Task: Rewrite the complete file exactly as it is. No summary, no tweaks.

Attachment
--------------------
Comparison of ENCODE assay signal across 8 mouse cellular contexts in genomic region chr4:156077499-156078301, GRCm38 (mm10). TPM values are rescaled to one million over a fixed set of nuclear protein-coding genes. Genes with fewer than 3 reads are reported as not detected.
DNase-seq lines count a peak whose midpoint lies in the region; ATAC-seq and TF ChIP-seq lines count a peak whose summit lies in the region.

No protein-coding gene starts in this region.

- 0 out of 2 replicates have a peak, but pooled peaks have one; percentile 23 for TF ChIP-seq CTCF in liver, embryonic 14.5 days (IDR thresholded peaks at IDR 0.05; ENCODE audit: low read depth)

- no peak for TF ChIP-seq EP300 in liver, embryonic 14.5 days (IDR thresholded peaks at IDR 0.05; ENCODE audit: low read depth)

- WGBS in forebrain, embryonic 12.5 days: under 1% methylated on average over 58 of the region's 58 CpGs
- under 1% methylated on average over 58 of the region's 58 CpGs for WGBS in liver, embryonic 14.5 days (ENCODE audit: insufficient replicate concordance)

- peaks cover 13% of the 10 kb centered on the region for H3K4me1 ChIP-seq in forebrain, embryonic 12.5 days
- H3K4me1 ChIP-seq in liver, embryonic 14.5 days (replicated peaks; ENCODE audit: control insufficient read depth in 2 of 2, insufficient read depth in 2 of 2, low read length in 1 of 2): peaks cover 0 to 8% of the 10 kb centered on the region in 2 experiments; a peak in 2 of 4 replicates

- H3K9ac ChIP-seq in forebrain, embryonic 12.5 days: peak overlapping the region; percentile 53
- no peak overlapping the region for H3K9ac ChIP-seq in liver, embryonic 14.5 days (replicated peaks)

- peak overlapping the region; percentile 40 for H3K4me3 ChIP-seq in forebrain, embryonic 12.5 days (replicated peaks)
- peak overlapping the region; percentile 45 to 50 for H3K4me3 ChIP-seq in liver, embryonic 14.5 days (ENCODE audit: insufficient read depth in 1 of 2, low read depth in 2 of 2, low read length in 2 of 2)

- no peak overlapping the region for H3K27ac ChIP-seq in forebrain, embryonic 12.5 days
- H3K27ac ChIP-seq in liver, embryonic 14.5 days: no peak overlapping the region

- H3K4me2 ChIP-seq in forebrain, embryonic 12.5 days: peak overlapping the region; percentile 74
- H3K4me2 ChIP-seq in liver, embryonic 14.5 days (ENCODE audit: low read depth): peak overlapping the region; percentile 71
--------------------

Comparison of ENCODE assay signal across 8 mouse cellular contexts in genomic region chr4:156077499-156078301, GRCm38 (mm10). TPM values are rescaled to one million over a fixed set of nuclear protein-coding genes. Genes with fewer than 3 reads are reported as not detected.
DNase-seq lines count a peak whose midpoint lies in the region; ATAC-seq and TF ChIP-seq lines count a peak whose summit lies in the region.

No protein-coding gene starts in this region.

- 0 out of 2 replicates have a peak, but pooled peaks have one; percentile 23 for TF ChIP-seq CTCF in liver, embryonic 14.5 days (IDR thresholded peaks at IDR 0.05; ENCODE audit: low read depth)

- no peak for TF ChIP-seq EP300 in liver, embryonic 14.5 days (IDR thresholded peaks at IDR 0.05; ENCODE audit: low read depth)

- WGBS in forebrain, embryonic 12.5 days: under 1% methylated on average over 58 of the region's 58 CpGs
- under 1% methylated on average over 58 of the region's 58 CpGs for WGBS in liver, embryonic 14.5 days (ENCODE audit: insufficient replicate concordance)

- peaks cover 13% of the 10 kb centered on the region for H3K4me1 ChIP-seq in forebrain, embryonic 12.5 days
- H3K4me1 ChIP-seq in liver, embryonic 14.5 days (replicated peaks; ENCODE audit: control insufficient read depth in 2 of 2, insufficient read depth in 2 of 2, low read length in 1 of 2): peaks cover 0 to 8% of the 10 kb centered on the region in 2 experiments; a peak in 2 of 4 replicates

- H3K9ac ChIP-seq in forebrain, embryonic 12.5 days: peak overlapping the region; percentile 53
- no peak overlapping the region for H3K9ac ChIP-seq in liver, embryonic 14.5 days (replicated peaks)

- peak overlapping the region; percentile 40 for H3K4me3 ChIP-seq in forebrain, embryonic 12.5 days (replicated peaks)
- peak overlapping the region; percentile 45 to 50 for H3K4me3 ChIP-seq in liver, embryonic 14.5 days (ENCODE audit: insufficient read depth in 1 of 2, low read depth in 2 of 2, low read length in 2 of 2)

- no peak overlapping the region for H3K27ac ChIP-seq in forebrain, embryonic 12.5 days
- H3K27ac ChIP-seq in liver, embryonic 14.5 days: no peak overlapping the region

- H3K4me2 ChIP-seq in forebrain, embryonic 12.5 days: peak overlapping the region; percentile 74
- H3K4me2 ChIP-seq in liver, embryonic 14.5 days (ENCODE audit: low read depth): peak overlapping the region; percentile 71